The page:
Canceled was Mason’s $45,000, six-appearance contract with Sullivan. Gone was talk of his getting a sitcom to call his own. Though he was still able to work the clubs, he had been knocked down so many rungs on stardom’s ladder that it took nearly 20 years to climb back up. That happened in 1986 when a new agent persuaded him to stage a one-man show. “The World According to Me!” It started in a small Los Angeles theater, quickly moved to a larger space in Beverly Hills and eventually became a Broadway smash.

It was smooth and lucrative sailing after that and Mason frequently visited Chicago stages. Before the Sullivan mess, he was a regular at Mister Kelly’s and then, in what is surely one of the most remarkable comebacks in entertainment history, sold out such venues as Poplar Creek, the Briar Street Theatre, Schubert Theatre, Zanies and other places.

He liked Chicago.

“I think Chicago is an orderly version of New York,” he told me. “Chicago has maybe a few less restaurants. If New York has 8,000, then Chicago has 4,000. It’s certainly enough. You can’t eat 4,000 meals a day. So, you’re not missing out.”

I saw him perform many times here, interviewed him plenty.

He was no fan of the younger generation of comics, saying, “They are not interested in politics. You talk about the things that interest you the most, and the kids who become comedians today are far more interested in why they take drugs and why they date and who they date and who they fool around with and which party they went to and the problems they have with their parents and whether they should be drinking and how much or how little. Of course it disappoints me, because any intelligent person would say this would be a much better world if people cared a bit more about what’s going on in the country.”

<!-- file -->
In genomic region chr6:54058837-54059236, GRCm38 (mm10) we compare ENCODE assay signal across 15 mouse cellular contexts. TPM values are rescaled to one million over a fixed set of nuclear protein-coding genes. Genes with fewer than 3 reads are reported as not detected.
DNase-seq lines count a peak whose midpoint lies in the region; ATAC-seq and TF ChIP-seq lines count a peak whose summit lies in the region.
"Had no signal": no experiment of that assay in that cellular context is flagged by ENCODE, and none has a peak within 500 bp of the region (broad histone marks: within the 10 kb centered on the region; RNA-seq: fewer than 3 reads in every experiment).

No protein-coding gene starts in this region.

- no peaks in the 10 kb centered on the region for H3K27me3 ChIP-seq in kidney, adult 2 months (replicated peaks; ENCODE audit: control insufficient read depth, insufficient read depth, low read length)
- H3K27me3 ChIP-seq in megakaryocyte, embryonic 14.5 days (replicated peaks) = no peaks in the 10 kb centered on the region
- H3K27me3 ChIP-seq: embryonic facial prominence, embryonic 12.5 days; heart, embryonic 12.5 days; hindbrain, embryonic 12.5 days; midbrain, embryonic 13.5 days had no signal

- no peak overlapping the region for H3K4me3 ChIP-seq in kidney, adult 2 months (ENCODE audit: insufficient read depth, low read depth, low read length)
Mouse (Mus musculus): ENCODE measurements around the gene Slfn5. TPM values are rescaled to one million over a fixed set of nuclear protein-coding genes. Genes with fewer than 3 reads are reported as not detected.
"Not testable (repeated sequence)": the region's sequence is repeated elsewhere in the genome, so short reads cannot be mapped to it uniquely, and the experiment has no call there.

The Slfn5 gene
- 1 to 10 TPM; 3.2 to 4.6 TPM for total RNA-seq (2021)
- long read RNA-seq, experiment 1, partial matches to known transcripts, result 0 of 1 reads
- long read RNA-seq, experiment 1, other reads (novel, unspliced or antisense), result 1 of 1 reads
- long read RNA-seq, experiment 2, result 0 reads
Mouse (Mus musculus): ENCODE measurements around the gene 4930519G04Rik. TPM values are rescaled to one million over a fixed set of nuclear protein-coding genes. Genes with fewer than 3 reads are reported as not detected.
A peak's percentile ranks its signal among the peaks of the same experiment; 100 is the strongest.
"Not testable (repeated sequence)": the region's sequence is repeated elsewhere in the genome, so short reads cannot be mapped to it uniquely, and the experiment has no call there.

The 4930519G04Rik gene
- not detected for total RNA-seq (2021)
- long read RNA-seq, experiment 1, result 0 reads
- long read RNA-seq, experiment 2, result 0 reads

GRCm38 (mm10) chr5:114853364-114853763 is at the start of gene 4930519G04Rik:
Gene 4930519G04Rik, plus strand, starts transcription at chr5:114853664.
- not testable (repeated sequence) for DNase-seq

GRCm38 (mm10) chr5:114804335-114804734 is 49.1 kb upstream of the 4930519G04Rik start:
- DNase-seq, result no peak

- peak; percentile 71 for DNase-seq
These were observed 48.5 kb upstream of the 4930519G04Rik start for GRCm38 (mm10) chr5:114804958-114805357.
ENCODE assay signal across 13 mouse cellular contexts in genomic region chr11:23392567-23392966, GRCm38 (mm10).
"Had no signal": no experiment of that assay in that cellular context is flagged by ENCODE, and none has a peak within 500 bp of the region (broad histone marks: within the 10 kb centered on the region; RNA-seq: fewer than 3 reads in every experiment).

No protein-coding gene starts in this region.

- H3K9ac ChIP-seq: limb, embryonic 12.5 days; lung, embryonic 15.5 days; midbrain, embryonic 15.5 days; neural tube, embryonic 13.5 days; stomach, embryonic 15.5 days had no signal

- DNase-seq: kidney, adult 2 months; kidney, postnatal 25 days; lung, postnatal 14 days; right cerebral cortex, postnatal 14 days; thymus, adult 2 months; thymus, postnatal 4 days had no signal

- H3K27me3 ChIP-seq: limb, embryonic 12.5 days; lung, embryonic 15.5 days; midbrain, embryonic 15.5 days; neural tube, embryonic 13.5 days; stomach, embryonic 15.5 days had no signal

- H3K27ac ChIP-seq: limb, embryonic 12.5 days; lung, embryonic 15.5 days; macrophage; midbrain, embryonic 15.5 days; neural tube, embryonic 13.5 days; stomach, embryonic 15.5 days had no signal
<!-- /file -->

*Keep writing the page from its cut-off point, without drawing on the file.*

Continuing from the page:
For a time, Mason dated a friend of mine. And though he was never married, he did have a daughter. Her name was Sheba Mason and she came here in 2017 to perform in the show her mother Ginger Reiter had written, “Both Sides of a Famous Love Affair: The Jackie Mason Musical,” at the Skokie Theatre. I wrote about that, telling how Sheba once met her dad backstage when she was a child.

She said that in later years, “We live close to one another in New York, and I would sometimes see him sitting outside a diner in the neighborhood with friends and fans. And he did talk to me once, not long ago after he had read about something I said about him in my act.”

That something was this: “Jackie Mason is a great comedian, but I wish I was the child of a better-looking comedian — like Woody Allen or Rosie O’Donnell.”

Mason was not happy and snapped at his daughter.

“That was OK,” she told me. “I was brought up not to resent him and I can’t force him to be friendly. But he is my dad.”

And was a singular talent. Politically correct? No way. But something to see and hear and remember.